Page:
These words mark the difference between a winning college acceptance essay at Harvard versus Stanford

HarvardReutersHarvard admission essays had more frequent instances of negative words like ‘cancer’ and ‘difficult,’ according to AdmitSee.

Each year, the Ivy League and other elite schools receive hundreds of thousands of admissions essays from prospective students.

For most of those students, the secret to writing a winning admissions essay may seem opaque.

Startup AdmitSee has aimed to tackle this problem by giving applicants the ability to read the essays of accepted students, Fast Company reported on Monday.

AdmitSee has a repository of accepted college essays that students can pay to access. They also use the essays to collect data to better understand what each college believes makes a “winning” essay.

Here’s the biggest difference between the types of accepted essays at Harvard versus those at Stanford, according to AdmitSee: Harvard accepts students who have more negative words in their essays than Stanford does.

The words “cancer,” “difficult,” “hard,” and “tough” were more common in essays at Harvard, while “happy,” “passion,” “better,” and “improve” were more common at Stanford, according to Fast Company.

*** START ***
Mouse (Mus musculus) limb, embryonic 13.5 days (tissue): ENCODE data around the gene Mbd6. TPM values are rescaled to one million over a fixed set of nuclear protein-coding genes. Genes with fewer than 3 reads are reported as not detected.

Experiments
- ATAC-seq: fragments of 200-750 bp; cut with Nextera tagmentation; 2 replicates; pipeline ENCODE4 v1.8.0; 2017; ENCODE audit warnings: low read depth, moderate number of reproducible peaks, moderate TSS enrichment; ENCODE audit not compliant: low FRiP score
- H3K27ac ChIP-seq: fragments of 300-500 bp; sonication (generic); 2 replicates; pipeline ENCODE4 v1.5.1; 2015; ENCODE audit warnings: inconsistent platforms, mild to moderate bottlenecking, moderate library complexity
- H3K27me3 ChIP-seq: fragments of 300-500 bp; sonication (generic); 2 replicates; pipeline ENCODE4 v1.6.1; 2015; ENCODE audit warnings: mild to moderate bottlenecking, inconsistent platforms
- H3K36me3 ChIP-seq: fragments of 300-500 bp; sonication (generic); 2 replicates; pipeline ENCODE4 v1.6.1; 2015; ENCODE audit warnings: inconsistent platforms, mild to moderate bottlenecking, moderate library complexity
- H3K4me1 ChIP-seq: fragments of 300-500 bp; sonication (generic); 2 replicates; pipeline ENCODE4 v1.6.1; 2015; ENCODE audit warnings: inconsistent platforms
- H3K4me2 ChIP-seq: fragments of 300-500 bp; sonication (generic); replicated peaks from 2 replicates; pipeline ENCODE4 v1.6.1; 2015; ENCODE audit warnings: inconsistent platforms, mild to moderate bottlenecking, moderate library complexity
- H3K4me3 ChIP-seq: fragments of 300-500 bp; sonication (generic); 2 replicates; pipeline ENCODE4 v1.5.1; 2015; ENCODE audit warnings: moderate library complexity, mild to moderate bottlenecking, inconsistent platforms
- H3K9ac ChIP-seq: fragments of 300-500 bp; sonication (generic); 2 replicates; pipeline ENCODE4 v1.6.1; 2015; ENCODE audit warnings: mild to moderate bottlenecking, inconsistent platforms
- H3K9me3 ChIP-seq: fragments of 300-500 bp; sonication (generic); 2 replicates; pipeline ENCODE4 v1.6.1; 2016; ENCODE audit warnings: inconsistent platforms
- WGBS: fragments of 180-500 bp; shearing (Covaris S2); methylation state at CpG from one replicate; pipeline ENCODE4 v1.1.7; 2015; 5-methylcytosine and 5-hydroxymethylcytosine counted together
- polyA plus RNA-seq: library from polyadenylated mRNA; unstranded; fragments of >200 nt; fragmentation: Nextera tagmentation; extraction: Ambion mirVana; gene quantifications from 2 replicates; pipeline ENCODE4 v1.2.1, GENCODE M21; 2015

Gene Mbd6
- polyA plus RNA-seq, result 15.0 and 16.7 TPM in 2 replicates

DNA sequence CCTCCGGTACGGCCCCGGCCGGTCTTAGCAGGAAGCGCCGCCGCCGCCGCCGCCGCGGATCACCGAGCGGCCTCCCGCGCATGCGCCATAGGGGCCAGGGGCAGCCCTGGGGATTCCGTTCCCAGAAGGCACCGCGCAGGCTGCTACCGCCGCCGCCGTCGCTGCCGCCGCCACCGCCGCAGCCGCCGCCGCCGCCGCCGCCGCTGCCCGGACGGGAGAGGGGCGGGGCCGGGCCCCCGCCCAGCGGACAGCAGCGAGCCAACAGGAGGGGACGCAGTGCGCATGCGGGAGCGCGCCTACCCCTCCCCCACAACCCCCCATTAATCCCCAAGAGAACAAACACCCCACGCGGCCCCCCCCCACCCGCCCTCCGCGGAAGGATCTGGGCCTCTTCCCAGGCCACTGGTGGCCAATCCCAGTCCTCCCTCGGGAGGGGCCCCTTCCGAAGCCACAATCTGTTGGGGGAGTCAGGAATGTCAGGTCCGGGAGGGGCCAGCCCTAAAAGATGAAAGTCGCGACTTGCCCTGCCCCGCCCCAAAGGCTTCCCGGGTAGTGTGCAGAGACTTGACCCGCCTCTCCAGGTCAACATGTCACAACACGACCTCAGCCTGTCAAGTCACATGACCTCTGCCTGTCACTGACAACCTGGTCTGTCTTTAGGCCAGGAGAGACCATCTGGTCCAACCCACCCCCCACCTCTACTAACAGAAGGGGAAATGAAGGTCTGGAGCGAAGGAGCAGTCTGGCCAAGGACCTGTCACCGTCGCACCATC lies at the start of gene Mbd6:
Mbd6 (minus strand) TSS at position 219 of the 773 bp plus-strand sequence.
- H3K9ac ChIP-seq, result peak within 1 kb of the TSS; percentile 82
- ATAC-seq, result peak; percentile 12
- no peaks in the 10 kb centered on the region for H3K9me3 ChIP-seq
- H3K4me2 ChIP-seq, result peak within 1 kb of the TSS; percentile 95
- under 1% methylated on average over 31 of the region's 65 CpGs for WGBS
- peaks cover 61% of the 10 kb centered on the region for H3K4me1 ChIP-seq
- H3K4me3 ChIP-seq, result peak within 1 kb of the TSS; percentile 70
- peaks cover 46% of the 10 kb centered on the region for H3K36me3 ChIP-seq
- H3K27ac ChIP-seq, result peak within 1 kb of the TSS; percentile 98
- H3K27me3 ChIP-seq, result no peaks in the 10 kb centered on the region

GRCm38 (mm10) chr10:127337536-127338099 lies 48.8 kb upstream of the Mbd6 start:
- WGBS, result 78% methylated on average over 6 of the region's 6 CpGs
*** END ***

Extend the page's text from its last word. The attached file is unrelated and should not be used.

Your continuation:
Stanford University Cardinal Students FansKevin C. Cox/Getty ImagesAccording to AdmitSee, words like ‘happy’ and ‘improve’ were more common in Stanford admission essays.

AdmitSee also found the content of the essays differed at each respective school.

For Harvard, the admitted students wrote more about overcoming adversity, while at Stanford the essays tended to be about issues that mattered to the students or their family background.

Both Stanford and Harvard utilise the Common Application in their admissions processes. But they also advise students on what they are looking for in essays.

“We want to hear your individual voice in your writing,” Stanford explains on its website. “Write essays that reflect who you are; use specific concrete details and write in a natural style. Begin work on these essays early, and feel free to ask your parents, teachers and friends to provide constructive feedback.”

Harvard writes that it’s looking for “promising students who will contribute to the Harvard community during their college years, and to society throughout their lives.”

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